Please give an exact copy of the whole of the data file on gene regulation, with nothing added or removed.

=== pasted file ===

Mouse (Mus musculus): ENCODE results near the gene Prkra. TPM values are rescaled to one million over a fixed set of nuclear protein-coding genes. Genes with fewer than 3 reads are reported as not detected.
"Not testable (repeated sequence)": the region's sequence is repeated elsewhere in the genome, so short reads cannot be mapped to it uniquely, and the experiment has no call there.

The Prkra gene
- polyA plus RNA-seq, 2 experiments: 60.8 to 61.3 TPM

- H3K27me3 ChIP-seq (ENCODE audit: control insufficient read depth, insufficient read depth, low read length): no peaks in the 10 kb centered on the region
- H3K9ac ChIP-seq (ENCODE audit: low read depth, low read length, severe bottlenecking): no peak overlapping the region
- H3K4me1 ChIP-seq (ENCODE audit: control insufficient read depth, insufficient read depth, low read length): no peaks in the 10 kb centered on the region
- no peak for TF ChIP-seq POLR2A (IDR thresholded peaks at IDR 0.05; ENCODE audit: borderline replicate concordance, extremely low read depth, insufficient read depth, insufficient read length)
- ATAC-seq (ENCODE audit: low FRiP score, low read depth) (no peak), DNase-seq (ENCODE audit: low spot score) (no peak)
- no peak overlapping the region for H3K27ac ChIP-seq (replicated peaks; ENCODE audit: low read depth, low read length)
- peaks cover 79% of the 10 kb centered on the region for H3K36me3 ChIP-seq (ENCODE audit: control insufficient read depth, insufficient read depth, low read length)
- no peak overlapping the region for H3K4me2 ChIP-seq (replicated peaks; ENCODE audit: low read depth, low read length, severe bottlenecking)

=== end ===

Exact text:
Mouse (Mus musculus): ENCODE results near the gene Prkra. TPM values are rescaled to one million over a fixed set of nuclear protein-coding genes. Genes with fewer than 3 reads are reported as not detected.
"Not testable (repeated sequence)": the region's sequence is repeated elsewhere in the genome, so short reads cannot be mapped to it uniquely, and the experiment has no call there.

The Prkra gene
- polyA plus RNA-seq, 2 experiments: 60.8 to 61.3 TPM

- H3K27me3 ChIP-seq (ENCODE audit: control insufficient read depth, insufficient read depth, low read length): no peaks in the 10 kb centered on the region
- H3K9ac ChIP-seq (ENCODE audit: low read depth, low read length, severe bottlenecking): no peak overlapping the region
- H3K4me1 ChIP-seq (ENCODE audit: control insufficient read depth, insufficient read depth, low read length): no peaks in the 10 kb centered on the region
- no peak for TF ChIP-seq POLR2A (IDR thresholded peaks at IDR 0.05; ENCODE audit: borderline replicate concordance, extremely low read depth, insufficient read depth, insufficient read length)
- ATAC-seq (ENCODE audit: low FRiP score, low read depth) (no peak), DNase-seq (ENCODE audit: low spot score) (no peak)
- no peak overlapping the region for H3K27ac ChIP-seq (replicated peaks; ENCODE audit: low read depth, low read length)
- peaks cover 79% of the 10 kb centered on the region for H3K36me3 ChIP-seq (ENCODE audit: control insufficient read depth, insufficient read depth, low read length)
- no peak overlapping the region for H3K4me2 ChIP-seq (replicated peaks; ENCODE audit: low read depth, low read length, severe bottlenecking)